Yes. you can use whatever materials you want to from CNS English. I’m quite sure that Juan Martinez and Giovama will say the same thing. We will have to get formal permission for this from our publisher. but since we have only a handful of subscribers to CNS English in Greece, I'm sure that this will not be a problem.
Finally. to make our effort truly international, or move in this direction in strong ways, it’s important for us, i.e. CNS English, to translate materials published in Italy, Spain and now Greece, so that this effort is not a one-way street. I have a standing request to Giovanna and Juan to let me know, what article(s) they publish in their journals —article(s) produced by Italians and Spaniards about Italy and Spain— that we should translate and print in CNS English. This closes the circle, as it were. I ask them to recommend their strongest articles, and the ones (if only one) that would be of most interest to readers from the USA and English speaking countries. Please let me make the same request to you —beginning next summer, when you get your journal going.
Again, your fax is good news, and Barbara Laurence, myself and the group here wish you the best of luck.
I would like now to convey the views of the editorial committee with respect to your letter. As regards first the Spanish and Italian editorial groups, we would like to come in contact with them, re: back issues and the meeting in Spain, and we hope to do so soon. Also, we do not have any objection in publishing the introductions to the CNS editions in our first issue.
With reference to the title, we did have long discussions about it and the consensus view is to keep the present title adding subtitles to clarify its nature, as follows:
Society and Nature
Journal of Political Ecology
For autonomy-democracy, social justice and ecological balance.
A text that will introduce the journal will explain our aims and the journal's title (copy enclosed). However, I would like to summarise the views of the Editorial Committee on the matter. The Committee, starting from the principle that the development of a new "social project" would constitute a synthesis of the libertarian, socialist and radical green traditions, decided that the journal should function as a forum for the interchange of ideas between ecosocialists, social ecologists and other left green movements. This, despite the fact that its members may feel closer to one or the other of those tendencies. That implies however that the journal, though in close co-operation with CNS, will keep its full ideological autonomy and it will not be the organ or the branch of any particular international tendency. Of course, the members of the Committee and the Editorial Board are free, as individuals, to associate themselves with any tendency they like.
Finally, as regards your request about recommending Greek articles for CNS we will of course have no objection in doing so. Also, I do not have any objection in being listed as a member of the English CNS editorial board. We also intend to establish an International Advisory Editorial Board and we would like, if you agree, to list your name. At the moment, we plan to ask also, apart from Juan Martinez Alier (Spain) and Giovanna Ricoveri (Italy), Samir Amin, Murray Book-chin and Dan Chodorkoff (USA), James Robertson (UK) and Cornelius Castoriades (France).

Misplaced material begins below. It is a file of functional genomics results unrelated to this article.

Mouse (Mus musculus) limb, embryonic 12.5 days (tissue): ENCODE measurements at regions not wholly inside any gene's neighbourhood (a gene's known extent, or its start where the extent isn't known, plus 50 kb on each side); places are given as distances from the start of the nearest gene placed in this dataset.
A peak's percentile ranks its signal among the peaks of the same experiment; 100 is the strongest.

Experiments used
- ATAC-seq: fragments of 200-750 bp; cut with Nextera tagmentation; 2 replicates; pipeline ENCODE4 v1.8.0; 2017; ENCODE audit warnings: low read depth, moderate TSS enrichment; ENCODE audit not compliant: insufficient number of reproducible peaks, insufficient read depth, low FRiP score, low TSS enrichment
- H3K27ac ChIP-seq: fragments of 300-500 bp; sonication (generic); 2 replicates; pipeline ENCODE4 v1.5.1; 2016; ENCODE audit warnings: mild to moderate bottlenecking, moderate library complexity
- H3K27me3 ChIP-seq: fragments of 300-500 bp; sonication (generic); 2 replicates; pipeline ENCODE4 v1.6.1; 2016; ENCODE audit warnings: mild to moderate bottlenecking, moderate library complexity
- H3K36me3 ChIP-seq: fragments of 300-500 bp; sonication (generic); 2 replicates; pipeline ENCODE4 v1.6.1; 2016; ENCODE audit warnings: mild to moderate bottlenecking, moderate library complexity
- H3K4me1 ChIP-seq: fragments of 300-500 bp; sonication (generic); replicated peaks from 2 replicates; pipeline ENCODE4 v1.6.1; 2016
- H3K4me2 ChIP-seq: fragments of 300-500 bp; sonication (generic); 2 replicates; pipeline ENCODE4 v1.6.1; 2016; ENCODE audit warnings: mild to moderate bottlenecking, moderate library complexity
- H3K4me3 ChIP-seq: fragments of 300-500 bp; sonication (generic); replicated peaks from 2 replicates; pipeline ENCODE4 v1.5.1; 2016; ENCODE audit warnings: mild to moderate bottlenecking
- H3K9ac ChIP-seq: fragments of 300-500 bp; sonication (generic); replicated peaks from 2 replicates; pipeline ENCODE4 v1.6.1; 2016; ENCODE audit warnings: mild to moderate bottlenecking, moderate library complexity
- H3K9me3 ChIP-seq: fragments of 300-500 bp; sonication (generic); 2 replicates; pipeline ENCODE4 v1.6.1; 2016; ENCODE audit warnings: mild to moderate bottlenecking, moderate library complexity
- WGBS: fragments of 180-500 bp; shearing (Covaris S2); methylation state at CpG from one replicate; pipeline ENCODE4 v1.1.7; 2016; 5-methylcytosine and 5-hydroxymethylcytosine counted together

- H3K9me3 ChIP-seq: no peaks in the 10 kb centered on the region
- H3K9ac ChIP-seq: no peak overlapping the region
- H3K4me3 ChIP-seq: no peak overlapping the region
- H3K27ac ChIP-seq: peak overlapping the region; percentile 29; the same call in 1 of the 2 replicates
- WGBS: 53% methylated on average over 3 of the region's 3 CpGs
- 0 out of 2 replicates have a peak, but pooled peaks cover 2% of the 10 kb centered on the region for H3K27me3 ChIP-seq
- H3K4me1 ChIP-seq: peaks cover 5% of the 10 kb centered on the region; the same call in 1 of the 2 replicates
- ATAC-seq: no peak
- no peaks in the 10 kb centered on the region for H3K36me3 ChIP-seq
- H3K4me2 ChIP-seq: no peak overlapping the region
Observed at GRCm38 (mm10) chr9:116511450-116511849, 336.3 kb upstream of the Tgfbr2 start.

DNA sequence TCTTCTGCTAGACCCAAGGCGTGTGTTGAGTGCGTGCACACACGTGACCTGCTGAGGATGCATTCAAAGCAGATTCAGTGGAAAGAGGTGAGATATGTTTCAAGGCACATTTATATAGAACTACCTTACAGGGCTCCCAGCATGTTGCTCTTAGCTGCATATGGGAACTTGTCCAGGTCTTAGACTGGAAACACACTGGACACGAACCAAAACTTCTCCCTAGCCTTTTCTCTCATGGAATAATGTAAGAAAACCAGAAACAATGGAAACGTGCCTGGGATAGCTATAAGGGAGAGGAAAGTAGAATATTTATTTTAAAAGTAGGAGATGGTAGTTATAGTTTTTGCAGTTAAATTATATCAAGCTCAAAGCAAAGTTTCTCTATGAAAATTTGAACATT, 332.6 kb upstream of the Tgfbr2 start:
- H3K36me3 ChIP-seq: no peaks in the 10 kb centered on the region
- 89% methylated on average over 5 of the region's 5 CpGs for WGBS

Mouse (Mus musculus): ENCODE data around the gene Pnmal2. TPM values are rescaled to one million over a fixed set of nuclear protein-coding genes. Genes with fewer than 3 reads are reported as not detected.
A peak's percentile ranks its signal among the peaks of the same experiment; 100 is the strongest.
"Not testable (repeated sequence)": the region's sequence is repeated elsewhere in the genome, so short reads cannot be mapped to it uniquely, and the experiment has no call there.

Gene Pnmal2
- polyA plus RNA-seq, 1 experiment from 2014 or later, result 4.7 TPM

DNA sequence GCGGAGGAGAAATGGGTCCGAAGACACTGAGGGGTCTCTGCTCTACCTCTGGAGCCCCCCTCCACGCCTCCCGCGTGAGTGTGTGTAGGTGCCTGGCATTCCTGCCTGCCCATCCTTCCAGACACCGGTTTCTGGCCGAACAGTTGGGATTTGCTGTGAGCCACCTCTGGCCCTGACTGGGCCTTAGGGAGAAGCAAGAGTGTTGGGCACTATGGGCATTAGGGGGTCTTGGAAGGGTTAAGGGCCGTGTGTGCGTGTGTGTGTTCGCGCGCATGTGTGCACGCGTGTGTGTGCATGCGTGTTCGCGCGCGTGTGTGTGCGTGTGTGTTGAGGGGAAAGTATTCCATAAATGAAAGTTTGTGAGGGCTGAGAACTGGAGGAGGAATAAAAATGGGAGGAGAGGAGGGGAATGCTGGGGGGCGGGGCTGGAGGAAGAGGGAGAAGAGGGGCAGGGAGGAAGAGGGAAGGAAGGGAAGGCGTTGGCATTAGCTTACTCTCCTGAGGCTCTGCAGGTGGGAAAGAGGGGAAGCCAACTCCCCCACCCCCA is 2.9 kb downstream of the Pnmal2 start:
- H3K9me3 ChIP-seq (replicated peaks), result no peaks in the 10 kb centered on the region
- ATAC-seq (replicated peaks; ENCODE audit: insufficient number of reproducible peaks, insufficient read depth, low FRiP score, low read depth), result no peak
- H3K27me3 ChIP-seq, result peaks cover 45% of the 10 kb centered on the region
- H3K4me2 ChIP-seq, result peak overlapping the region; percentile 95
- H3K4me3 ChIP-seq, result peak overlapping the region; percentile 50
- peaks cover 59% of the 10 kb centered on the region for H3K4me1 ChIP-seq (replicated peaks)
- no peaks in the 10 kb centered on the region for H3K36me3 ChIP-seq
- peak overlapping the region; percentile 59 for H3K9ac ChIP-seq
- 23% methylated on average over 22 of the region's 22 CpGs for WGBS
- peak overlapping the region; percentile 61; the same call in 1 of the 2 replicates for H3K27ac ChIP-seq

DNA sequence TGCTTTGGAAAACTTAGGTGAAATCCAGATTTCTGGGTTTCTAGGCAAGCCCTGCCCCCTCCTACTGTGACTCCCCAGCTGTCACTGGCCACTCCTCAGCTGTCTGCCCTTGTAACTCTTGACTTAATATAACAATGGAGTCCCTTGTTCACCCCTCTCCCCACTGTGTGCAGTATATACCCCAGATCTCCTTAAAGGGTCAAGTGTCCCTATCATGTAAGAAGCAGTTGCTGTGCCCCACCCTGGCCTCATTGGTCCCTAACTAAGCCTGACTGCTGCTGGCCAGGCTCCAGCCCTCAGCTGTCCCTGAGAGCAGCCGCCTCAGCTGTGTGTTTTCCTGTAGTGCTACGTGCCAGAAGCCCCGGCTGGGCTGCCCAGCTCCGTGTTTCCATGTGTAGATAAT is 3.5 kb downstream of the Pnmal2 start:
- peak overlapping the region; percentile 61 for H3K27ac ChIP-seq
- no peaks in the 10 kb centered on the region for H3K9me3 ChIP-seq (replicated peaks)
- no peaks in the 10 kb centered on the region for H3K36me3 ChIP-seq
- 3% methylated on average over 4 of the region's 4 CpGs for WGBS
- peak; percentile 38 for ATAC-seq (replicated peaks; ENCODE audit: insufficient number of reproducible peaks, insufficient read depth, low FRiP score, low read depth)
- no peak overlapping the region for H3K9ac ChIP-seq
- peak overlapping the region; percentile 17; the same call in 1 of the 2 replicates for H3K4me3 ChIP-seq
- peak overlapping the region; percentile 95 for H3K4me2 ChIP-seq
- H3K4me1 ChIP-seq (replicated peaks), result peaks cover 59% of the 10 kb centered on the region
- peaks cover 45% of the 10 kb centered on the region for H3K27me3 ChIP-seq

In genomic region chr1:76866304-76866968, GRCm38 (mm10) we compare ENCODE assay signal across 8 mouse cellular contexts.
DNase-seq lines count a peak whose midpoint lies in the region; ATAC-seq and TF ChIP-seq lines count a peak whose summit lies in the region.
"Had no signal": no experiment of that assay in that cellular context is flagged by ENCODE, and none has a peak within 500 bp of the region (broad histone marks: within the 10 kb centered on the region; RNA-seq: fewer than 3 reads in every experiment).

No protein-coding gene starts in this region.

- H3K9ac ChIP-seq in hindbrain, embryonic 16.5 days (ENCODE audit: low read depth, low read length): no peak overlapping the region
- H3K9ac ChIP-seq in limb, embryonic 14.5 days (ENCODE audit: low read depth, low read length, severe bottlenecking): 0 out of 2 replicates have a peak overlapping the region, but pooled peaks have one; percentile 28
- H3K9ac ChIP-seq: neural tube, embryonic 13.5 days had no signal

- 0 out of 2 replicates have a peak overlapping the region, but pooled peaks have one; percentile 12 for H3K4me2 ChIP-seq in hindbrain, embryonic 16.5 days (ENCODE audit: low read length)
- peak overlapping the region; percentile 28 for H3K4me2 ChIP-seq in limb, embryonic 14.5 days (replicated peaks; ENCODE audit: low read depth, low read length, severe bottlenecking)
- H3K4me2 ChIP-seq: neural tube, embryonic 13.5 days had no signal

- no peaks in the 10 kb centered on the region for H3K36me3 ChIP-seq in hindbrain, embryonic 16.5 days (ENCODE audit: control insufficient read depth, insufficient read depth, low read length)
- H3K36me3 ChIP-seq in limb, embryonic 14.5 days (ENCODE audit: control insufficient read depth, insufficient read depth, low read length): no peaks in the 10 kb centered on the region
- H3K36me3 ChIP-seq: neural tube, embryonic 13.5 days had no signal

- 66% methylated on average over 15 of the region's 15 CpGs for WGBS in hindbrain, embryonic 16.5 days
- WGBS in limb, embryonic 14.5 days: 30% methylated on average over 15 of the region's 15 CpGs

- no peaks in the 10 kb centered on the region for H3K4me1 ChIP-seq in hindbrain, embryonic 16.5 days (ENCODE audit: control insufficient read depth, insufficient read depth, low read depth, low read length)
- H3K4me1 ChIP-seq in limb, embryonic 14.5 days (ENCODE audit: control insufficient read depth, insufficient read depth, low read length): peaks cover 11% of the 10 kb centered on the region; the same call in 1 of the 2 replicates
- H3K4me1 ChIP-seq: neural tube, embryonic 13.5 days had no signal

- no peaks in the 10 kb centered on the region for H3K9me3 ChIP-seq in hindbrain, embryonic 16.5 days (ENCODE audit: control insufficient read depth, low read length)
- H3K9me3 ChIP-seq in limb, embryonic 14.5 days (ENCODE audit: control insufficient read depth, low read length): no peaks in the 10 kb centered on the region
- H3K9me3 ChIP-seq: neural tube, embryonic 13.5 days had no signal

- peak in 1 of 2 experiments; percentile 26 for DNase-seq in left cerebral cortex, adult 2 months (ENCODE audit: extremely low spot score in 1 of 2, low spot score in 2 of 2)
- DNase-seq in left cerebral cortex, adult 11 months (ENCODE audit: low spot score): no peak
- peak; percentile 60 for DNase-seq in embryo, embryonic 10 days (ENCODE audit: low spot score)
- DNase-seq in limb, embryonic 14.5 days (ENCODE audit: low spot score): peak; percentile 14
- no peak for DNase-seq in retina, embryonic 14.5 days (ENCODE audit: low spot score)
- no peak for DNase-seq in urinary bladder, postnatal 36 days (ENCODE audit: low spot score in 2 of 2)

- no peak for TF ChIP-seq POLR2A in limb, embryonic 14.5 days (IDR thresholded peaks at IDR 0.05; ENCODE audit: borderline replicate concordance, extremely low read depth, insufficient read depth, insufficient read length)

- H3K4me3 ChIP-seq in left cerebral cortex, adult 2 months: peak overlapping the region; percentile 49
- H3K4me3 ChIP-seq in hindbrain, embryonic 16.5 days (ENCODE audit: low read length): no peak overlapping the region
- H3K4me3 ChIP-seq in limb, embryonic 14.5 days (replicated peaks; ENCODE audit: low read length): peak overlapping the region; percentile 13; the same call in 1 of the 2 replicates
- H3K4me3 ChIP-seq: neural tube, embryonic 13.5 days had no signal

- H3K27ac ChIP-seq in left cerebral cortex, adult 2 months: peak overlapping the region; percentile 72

Karl Marx, more than a century ago, could reasonably assume that the alternative to socialism would be barbarism. However, at that time, society could at least hope that the crisis was reversible. Today, the situation is more serious. The ecological crisis has made barbarism even more probable. We will either create an ecotopia, based on ecological principles-reviving and adjusting the tradition of the Greek polis to today's conditions- or we will face the barbarism of a society even more technocratic and centralised than the present one and, in the last instance, a totalitarian one, even though, at a formal level, the institutions of representative democracy may continue to function.
In other words, today's dilemma is not between ecotopia and the disappearance of our species (though this possibility can not be excluded altogether) but between two radically different solutions to the ecological problem. The technological solution, pushed energetically by the capitalist system and supported by various environmentalists, seeks (and it is not impossible to achieve) technological ways out of the crisis (nuclear fusion etc). However, technological solutions, which are consistent with the existing social system, require "a very disciplined system of social management that is radically incompatible with democracy and political participation by the people"1. Alternatively, the eco-democratic solution, seeking the causes of the ecological crisis in a social system that is based on domination of human by human and the implied attempt to dominate Nature, requires a direct, political and economic, democracy and consistent with it technical and economic structures.